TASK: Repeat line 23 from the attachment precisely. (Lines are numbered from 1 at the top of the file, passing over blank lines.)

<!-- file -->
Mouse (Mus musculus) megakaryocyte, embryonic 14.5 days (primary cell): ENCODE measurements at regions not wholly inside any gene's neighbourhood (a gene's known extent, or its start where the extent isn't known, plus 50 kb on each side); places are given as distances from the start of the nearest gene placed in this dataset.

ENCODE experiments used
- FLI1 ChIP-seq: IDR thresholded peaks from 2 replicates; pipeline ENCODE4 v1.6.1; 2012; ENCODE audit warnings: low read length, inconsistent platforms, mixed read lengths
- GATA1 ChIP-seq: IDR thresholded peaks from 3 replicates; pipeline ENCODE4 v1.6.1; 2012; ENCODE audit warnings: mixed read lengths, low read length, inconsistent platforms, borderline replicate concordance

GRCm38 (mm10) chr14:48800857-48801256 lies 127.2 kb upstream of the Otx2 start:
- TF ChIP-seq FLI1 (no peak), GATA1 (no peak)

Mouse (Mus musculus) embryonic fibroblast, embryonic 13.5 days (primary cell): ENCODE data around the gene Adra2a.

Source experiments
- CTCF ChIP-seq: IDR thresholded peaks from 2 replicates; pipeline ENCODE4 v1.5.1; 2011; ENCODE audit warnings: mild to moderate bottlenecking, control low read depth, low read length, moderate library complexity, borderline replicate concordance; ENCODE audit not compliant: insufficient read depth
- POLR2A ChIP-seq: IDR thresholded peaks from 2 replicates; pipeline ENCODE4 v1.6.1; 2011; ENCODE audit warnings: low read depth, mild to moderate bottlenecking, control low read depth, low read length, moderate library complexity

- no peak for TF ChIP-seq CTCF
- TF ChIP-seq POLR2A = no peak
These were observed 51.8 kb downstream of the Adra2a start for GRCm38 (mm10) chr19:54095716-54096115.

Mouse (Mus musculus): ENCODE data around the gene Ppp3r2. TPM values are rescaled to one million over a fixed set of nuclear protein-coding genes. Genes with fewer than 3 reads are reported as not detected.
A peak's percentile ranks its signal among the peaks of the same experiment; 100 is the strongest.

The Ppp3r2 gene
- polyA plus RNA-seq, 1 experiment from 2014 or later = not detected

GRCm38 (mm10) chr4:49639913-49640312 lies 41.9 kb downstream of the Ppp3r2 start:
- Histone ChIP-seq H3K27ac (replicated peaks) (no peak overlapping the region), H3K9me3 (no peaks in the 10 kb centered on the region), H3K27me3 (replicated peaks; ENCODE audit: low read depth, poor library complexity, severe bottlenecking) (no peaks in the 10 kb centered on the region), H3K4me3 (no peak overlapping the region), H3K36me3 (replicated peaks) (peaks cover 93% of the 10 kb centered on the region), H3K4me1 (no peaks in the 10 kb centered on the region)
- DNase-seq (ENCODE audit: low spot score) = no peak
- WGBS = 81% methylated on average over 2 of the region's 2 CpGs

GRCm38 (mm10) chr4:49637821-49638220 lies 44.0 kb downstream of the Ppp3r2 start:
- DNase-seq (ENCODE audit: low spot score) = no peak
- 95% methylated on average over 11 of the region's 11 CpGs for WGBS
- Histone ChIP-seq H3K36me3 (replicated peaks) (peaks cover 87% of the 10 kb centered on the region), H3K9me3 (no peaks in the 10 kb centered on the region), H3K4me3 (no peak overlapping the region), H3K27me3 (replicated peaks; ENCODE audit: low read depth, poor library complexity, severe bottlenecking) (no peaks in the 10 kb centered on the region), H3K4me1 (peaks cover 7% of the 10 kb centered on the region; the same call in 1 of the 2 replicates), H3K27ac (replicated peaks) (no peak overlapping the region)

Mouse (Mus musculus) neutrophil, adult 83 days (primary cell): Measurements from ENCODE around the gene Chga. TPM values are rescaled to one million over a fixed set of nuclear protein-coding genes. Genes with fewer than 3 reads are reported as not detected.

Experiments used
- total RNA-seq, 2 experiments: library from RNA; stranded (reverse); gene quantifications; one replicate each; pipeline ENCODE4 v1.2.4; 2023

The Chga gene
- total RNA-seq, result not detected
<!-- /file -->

- DNase-seq (ENCODE audit: low spot score) = no peak